Among the other books by Kozol are Rachel and Her Children: Homeless Families in America, which received the Robert F. Kennedy Book award for 1989 and the Conscience-in-Media Award of the American Society of Journalists and Authors, and Savage Inequalities: Children in America's Schools, which won the New England Book Award and was a finalist for the National Book Critics Circle Award in 1992.

His 1995 book, Amazing Grace: The Lives of Children and the Conscience of a Nation, described his visits to the South Bronx of New York City, the poorest congressional district in the United States. It received the Anisfield-Wolf Book Award in 1996, an honor previously granted to the works of Langston Hughes and Martin Luther King, Jr..

He published Ordinary Resurrections: Children in the Years of Hope in 2000 and The Shame of the Nation: The Restoration of Apartheid Schooling in America was released September 13, 2005. Kozol documents the continuing and often worsening segregation in public schools in the United States, and the increasing influence of neoconservative ideology on the way children, particularly children of color and poor children of urban areas, are educated.[4]

He is still active in advocating for integrated public education in the United States and is a critic of the school voucher movement. He continues to condemn the inequalities of education and the apparently worsening segregation of black and Hispanic children from white children in the segregated public schools of almost every major city of the nation. Kozol's ethical argument relies heavily on comparisons between rich and poor school districts. In particular, he analyzes the amount of money spent per child. He finds that in school districts whose taxpayers and property-owners are relatively wealthy, the per-child annual spending is much higher (for example, over $20,000 per year per child in one district) than in school districts where poor people live (for example, $11,000 per year per child in one district). He asks rhetorically whether it is right that the place of one's birth should determine the quality of one's education.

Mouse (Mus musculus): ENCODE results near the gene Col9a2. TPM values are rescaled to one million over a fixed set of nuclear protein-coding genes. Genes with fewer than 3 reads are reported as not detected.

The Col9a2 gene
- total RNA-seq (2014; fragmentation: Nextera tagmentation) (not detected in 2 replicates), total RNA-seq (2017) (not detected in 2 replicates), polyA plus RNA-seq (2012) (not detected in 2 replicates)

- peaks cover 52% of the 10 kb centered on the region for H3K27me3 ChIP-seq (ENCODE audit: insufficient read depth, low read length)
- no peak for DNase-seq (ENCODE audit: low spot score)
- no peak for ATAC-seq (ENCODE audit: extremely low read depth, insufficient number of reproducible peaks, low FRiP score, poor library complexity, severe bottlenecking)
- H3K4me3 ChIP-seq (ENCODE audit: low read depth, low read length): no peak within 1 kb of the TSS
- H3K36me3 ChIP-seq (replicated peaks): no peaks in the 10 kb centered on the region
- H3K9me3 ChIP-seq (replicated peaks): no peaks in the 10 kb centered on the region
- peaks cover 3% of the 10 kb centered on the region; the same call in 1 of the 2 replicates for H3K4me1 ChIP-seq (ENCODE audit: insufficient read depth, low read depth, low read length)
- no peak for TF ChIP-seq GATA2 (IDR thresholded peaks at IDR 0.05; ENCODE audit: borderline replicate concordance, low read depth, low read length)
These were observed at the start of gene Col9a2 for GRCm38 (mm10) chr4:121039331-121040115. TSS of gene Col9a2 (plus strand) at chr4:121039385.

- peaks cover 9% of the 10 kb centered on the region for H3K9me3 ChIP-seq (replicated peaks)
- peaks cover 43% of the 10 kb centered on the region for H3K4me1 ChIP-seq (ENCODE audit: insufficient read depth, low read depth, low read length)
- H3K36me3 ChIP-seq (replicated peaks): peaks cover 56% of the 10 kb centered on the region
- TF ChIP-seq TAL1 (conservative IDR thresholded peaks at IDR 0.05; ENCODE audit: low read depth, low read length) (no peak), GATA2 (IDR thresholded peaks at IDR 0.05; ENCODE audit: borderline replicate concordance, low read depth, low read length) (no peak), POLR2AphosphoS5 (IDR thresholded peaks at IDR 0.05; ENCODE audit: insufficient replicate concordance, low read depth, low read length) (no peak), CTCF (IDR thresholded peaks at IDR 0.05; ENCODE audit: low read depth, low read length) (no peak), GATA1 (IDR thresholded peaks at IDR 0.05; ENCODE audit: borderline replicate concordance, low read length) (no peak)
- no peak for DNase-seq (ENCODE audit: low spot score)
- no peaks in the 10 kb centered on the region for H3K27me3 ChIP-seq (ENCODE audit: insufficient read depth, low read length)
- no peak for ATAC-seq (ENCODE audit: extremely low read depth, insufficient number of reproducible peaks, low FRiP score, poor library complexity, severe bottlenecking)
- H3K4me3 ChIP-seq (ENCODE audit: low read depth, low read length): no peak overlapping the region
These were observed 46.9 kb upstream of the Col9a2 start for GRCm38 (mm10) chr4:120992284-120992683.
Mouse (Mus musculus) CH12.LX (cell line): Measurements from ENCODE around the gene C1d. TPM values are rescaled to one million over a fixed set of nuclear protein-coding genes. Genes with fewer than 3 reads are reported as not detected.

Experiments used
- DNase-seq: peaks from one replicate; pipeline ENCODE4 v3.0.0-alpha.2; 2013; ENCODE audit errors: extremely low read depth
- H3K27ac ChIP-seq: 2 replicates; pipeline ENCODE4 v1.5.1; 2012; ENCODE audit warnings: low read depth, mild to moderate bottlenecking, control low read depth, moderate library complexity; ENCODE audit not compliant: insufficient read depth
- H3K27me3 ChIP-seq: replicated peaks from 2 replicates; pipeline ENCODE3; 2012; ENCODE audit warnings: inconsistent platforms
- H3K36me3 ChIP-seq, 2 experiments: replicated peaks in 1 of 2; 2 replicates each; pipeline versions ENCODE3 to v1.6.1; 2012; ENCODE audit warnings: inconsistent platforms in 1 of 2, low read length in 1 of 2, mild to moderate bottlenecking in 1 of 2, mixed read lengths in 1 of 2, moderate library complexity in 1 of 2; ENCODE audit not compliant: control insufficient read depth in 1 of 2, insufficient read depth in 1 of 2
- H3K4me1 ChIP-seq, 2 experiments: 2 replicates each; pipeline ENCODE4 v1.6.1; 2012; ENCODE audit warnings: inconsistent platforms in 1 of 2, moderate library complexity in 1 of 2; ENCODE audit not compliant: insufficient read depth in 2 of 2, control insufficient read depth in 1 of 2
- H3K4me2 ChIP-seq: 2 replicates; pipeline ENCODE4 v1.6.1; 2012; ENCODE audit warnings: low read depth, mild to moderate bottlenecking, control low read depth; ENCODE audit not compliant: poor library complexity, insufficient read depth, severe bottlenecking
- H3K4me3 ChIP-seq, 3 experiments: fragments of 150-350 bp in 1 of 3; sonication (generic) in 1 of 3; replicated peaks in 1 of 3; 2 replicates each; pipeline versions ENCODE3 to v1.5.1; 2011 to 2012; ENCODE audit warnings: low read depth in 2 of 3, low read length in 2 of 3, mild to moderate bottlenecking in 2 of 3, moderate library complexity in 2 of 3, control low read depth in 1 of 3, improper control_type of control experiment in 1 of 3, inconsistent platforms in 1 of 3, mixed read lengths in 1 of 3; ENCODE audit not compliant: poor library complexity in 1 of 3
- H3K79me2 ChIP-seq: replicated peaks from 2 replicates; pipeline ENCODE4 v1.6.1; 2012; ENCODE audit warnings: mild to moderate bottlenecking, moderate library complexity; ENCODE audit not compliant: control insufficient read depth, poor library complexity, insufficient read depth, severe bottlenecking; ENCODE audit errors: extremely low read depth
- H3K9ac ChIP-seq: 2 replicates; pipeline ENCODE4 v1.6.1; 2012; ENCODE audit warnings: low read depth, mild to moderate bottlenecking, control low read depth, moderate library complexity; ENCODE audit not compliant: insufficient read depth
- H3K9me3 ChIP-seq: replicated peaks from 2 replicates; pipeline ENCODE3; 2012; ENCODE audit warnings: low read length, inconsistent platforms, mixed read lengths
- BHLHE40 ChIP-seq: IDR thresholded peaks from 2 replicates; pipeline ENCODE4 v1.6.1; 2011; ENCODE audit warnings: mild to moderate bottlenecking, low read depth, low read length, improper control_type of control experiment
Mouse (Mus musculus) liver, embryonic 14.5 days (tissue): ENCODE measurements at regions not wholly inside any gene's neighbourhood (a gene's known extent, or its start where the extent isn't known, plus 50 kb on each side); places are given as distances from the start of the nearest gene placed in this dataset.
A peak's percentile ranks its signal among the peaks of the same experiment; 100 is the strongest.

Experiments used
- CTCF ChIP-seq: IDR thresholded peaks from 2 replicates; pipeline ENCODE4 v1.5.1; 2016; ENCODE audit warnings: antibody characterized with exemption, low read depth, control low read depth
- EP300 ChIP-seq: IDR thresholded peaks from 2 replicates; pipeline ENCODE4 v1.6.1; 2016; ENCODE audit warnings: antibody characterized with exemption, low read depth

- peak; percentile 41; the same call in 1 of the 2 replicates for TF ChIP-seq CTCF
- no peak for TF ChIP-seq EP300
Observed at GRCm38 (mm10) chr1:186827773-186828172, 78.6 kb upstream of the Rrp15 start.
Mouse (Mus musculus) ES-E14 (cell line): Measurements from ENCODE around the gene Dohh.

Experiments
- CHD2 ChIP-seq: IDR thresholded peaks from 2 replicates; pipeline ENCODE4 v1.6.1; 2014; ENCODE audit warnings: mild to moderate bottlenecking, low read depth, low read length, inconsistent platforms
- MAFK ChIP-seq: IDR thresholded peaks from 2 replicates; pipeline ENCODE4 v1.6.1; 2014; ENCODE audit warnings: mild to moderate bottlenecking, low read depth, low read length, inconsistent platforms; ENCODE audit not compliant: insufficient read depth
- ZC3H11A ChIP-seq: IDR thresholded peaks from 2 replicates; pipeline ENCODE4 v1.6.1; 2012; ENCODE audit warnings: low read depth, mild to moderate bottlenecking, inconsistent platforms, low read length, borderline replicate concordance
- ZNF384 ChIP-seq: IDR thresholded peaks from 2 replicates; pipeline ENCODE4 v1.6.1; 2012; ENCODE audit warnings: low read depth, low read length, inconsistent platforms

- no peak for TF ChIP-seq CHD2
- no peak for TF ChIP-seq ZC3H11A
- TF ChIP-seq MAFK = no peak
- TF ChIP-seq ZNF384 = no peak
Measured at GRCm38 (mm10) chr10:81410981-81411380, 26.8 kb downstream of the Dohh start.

Non-profit[edit]

Kozol had founded a non-profit called Cambridge Institute for Public Education. The group was dedicated to grassroots organizing of teachers across the country who wish to push back against NCLB and the most recent Supreme Court decision on desegregation, and to help create an equitable and enlightened model of public education for a democratic nation.